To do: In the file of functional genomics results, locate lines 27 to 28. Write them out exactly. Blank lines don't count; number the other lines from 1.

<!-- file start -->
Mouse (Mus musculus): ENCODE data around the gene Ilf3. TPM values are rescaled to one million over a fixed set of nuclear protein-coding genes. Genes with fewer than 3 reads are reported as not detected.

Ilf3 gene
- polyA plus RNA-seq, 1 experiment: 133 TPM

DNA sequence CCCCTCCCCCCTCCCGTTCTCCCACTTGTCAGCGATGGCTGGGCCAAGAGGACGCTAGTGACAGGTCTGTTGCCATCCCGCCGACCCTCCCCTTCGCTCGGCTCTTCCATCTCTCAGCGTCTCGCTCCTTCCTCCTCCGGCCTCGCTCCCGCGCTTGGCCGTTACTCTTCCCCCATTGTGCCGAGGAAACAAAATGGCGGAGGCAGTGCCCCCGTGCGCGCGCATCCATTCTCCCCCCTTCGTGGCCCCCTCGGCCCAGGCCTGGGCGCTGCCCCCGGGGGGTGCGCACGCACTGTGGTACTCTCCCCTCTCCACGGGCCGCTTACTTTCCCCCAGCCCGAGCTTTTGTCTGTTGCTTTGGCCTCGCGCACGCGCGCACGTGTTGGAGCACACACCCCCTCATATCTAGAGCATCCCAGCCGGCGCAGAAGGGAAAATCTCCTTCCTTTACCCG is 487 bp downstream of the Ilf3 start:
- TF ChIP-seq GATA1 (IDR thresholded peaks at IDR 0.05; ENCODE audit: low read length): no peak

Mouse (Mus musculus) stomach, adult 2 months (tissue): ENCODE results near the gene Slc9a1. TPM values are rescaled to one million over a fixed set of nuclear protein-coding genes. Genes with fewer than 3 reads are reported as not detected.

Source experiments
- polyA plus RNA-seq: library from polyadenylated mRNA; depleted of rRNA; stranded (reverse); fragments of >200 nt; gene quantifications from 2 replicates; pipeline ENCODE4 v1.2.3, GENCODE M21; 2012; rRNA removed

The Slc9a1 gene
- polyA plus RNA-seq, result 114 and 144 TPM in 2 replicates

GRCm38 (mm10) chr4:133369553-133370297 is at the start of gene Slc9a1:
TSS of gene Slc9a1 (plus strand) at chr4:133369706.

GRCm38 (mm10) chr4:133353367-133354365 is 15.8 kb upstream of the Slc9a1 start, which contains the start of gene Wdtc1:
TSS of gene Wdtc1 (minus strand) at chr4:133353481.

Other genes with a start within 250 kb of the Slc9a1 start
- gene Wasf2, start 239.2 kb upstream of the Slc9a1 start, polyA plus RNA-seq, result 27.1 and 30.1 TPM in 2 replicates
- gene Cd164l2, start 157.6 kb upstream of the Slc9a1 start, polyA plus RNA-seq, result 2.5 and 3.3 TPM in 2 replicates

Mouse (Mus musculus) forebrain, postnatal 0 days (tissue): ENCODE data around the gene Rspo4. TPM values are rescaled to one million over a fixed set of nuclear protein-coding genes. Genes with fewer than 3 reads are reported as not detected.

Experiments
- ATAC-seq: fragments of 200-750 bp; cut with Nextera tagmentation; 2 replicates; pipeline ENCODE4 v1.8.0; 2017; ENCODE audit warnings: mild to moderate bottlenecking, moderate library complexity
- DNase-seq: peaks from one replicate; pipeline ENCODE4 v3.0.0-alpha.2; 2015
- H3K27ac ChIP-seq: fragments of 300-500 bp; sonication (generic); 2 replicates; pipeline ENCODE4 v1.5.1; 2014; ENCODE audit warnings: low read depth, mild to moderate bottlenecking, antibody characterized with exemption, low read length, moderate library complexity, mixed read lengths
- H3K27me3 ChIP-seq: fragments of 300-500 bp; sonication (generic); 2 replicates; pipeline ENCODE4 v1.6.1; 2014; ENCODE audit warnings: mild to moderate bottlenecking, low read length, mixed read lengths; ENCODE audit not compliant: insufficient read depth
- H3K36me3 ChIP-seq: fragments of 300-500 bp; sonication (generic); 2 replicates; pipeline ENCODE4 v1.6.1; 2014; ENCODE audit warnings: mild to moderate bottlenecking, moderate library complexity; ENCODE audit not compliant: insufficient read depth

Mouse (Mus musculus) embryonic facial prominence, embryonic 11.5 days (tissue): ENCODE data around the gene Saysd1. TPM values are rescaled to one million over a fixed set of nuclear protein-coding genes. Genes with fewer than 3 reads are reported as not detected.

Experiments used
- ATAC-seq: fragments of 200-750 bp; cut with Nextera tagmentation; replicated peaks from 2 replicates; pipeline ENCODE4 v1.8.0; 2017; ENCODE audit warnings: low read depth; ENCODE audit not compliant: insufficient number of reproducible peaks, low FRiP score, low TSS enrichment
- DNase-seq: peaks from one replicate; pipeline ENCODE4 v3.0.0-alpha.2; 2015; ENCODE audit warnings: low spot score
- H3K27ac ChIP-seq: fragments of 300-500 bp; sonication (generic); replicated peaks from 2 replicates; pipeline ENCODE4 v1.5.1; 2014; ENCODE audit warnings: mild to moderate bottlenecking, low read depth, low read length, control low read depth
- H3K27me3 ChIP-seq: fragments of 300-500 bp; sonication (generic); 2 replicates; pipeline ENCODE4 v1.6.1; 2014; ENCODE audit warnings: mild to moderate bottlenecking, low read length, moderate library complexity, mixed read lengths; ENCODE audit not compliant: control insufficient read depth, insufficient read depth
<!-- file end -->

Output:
- ATAC-seq: fragments of 200-750 bp; cut with Nextera tagmentation; replicated peaks from 2 replicates; pipeline ENCODE4 v1.8.0; 2017; ENCODE audit warnings: low read depth; ENCODE audit not compliant: insufficient number of reproducible peaks, low FRiP score, low TSS enrichment
- DNase-seq: peaks from one replicate; pipeline ENCODE4 v3.0.0-alpha.2; 2015; ENCODE audit warnings: low spot score